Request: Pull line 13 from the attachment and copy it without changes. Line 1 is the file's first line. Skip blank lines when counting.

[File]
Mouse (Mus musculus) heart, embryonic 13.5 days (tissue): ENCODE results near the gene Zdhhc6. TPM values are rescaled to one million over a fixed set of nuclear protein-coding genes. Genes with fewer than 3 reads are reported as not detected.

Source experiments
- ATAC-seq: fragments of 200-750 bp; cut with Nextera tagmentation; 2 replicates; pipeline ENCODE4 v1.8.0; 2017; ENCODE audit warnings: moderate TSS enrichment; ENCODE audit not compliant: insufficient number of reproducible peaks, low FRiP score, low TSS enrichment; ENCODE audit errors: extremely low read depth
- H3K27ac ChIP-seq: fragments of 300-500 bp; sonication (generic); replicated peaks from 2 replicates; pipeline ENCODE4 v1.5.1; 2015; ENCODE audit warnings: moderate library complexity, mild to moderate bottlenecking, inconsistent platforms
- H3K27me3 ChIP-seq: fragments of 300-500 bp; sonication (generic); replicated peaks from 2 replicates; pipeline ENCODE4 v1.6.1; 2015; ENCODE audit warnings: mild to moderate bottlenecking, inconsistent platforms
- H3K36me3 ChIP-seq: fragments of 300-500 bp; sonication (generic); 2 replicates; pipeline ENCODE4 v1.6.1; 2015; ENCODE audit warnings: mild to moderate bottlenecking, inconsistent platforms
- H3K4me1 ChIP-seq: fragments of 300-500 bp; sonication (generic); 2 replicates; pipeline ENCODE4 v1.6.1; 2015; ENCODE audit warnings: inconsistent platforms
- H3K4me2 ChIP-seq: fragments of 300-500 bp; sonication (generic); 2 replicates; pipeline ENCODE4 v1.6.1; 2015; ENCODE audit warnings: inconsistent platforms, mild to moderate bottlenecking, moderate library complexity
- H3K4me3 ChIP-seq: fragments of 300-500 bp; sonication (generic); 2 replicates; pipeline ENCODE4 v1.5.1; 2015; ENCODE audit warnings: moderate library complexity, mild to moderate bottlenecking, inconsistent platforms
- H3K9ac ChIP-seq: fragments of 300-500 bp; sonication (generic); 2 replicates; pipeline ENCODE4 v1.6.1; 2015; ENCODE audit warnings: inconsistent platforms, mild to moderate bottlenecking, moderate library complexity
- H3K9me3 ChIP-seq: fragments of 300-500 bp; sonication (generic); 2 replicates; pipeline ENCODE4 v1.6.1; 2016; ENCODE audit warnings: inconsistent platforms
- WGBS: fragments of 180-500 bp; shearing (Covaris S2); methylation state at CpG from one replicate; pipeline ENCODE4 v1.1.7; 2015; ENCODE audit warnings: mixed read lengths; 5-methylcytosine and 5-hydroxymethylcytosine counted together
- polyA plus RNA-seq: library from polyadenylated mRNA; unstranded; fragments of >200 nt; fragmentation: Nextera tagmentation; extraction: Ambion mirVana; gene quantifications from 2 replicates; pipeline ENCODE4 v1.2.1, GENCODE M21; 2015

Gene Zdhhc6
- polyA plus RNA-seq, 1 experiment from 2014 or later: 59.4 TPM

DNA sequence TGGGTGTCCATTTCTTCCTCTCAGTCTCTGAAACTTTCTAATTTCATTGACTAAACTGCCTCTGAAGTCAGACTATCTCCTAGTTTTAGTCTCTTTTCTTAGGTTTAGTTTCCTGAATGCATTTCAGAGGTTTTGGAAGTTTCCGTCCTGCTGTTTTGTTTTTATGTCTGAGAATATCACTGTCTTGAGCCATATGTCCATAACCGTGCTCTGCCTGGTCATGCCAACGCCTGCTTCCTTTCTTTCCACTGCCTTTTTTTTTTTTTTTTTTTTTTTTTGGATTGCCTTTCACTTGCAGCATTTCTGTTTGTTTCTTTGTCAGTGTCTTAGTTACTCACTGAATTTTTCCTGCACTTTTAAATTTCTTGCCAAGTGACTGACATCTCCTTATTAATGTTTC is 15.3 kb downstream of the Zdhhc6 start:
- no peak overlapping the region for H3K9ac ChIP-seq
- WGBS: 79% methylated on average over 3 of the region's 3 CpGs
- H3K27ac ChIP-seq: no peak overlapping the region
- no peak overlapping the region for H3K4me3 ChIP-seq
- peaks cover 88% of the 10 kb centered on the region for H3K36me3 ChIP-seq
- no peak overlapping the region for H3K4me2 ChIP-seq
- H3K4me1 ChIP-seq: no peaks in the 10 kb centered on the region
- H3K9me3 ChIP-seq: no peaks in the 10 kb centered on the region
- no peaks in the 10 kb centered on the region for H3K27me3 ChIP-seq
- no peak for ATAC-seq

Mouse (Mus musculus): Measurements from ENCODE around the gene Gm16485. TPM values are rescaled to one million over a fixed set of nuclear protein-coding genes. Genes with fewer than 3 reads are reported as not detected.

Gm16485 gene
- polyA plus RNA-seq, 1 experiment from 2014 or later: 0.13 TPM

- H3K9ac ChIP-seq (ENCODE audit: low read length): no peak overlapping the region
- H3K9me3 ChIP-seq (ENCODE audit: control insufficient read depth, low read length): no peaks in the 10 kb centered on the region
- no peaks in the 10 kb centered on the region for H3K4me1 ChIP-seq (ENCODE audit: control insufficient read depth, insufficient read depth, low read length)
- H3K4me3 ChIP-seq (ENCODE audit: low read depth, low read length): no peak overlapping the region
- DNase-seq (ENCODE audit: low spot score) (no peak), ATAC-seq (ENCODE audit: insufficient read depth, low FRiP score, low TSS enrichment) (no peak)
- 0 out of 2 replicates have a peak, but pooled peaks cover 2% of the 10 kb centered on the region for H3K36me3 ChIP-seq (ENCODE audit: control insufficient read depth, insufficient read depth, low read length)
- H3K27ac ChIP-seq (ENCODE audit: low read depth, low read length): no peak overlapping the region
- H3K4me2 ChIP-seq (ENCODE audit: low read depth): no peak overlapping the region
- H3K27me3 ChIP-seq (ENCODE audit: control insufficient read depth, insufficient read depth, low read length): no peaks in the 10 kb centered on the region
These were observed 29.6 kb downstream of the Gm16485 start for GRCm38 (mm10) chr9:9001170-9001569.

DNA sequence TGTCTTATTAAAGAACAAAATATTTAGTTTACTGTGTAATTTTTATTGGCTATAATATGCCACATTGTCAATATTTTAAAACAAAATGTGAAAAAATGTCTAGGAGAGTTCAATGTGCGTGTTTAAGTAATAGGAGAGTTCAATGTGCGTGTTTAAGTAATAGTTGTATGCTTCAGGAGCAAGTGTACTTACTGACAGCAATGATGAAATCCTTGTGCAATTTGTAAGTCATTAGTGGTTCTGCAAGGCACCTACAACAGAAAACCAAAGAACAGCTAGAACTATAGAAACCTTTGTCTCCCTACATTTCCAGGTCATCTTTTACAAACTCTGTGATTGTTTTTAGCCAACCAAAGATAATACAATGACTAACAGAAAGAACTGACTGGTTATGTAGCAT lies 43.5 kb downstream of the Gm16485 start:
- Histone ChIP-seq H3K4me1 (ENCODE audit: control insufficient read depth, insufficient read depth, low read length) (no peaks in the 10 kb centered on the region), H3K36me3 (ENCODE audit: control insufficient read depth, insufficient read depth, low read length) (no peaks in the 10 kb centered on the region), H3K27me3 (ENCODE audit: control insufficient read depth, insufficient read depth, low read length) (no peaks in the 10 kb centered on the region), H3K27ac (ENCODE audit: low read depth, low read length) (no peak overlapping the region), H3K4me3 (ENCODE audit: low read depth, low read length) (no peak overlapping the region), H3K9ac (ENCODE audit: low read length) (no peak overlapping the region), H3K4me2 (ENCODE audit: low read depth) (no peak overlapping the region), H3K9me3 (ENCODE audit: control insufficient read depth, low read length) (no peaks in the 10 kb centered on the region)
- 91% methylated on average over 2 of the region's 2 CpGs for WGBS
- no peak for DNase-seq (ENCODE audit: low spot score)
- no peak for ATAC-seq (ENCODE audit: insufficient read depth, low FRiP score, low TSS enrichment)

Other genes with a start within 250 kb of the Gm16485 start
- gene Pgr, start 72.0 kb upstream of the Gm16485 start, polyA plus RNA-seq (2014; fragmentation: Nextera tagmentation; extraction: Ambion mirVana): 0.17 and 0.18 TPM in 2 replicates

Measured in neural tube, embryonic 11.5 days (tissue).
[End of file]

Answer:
- polyA plus RNA-seq: library from polyadenylated mRNA; unstranded; fragments of >200 nt; fragmentation: Nextera tagmentation; extraction: Ambion mirVana; gene quantifications from 2 replicates; pipeline ENCODE4 v1.2.1, GENCODE M21; 2015